Nicholas UDALL

Born: 1504, Hampshire, England

Died: 23 Dec 1556

Buried: St. Margaret

An English playwright and schoolmaster, the author of 'Ralph Roister Doister', regarded by many as the first comedy written in the English language.

Born in Hampshire, educated at Westminster School and at Corpus Christi College, Oxford. During his time at Oxford he was forced to leave for a time because of religious disputes. He later returned to finish his studies. In 1533, after university, he became a teacher at a London grammar school. Udall was an intimate friend of John Leland, and with him he wrote a number songs to celebrate the coronation of Anne Boleyn, and at Eton he produced plays for his pupils to perform. He taught Latin at Eton College, of which he was headmaster from about 1534 until 1541.

Udall's career had a downturn when he was imprisoned for stealing some school candlesticks. On 12 Mar 1541 a London Goldsmith named William Elmer was examinated by the Privy Council "for the buying of certain images of silver and other plate which were stolen from the college of Eton". Subsequently two late cholars of Eton, John Hoord and Thomas Cheney, were charged with the theft. Cheney imlicated Headmaster Udall and his servant Gregory. When Udall was sent for "as suspect to be counsail", he also confessed to having sexually and physically abused a number of his pupils, among them Thomas Cheney. A son of the Chesham Boys branch of the Cheney family, he was a relative of the wife of Sir Thomas Wriothesley. Wriothesley, parhaps Udall's patron, sat on the Privy Council and heard his case. He was convicted under the 1533 Buggery Act for committing sodomy. Although the felony of buggery carried a sentence of capital punishment (by hanging), his sentence was reduced to just under a year in Marshalea prison.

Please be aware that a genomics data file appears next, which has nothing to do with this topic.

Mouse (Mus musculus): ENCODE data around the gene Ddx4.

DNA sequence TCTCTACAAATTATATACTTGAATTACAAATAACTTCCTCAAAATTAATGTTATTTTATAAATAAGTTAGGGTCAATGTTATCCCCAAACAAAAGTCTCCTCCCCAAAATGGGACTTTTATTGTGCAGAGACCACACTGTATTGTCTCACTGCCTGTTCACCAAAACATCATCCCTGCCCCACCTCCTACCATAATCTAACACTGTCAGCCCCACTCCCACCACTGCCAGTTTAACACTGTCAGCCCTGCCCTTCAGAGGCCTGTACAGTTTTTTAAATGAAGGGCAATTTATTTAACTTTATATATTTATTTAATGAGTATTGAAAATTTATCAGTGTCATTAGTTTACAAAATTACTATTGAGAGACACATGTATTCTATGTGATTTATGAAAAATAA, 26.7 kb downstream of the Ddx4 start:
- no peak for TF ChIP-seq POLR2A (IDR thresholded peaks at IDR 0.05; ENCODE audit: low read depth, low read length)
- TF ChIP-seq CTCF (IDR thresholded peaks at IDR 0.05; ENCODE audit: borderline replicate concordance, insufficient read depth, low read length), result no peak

A former pupil, the writer and poet Thomas Tusser, wrote in later years of Udall flogging him for no good reason. Despite all of this he was befriended by Catherine Parr, the Queen at the time, who was most impressed by his translation of 'Apothagmata' by Erasmus (1542). He also edited a version of St.Luke's Gospel at Parr's request.

Udall also translated parts of the works of the Roman comic poet, Terence. Along with the works of Plautus, this was to have an influence on his writing. 'Ralph Roister Doister' is classical in form, with its acts and scenes and developing plot, although his characters are clearly from his contemporary England. The comedy plays that came after Udall's owe a debt to his innovation in drama; from Marlowe to Shakespeare and beyond, and it is for this reason that he is important in the history of English drama.

A Protestant, he flourished under King Edward VI of England, composing a response to the West Country insurgents, and he was given the custody of Edward Courtenay, who was imprisoned in the Tower since the execution of his father, the Marquis of Exeter. He was made prebend at Windsor in Nov 1551 (a post later forfeited through his absence), and in Mar 1553 he received the rectory of Calborne on the Isle of Wight. Udall survived into the reign of the Catholic Mary I. Udall was in good terms with Gardiner, and replaced the protestant Alexander Nowell at the direction of Westminster in 1554. He published several translations and commentaries for the benefit of his pupils. 'Ralph Roister Doister' was written specifically for schoolboys to perform, but was not published until after the author's death.

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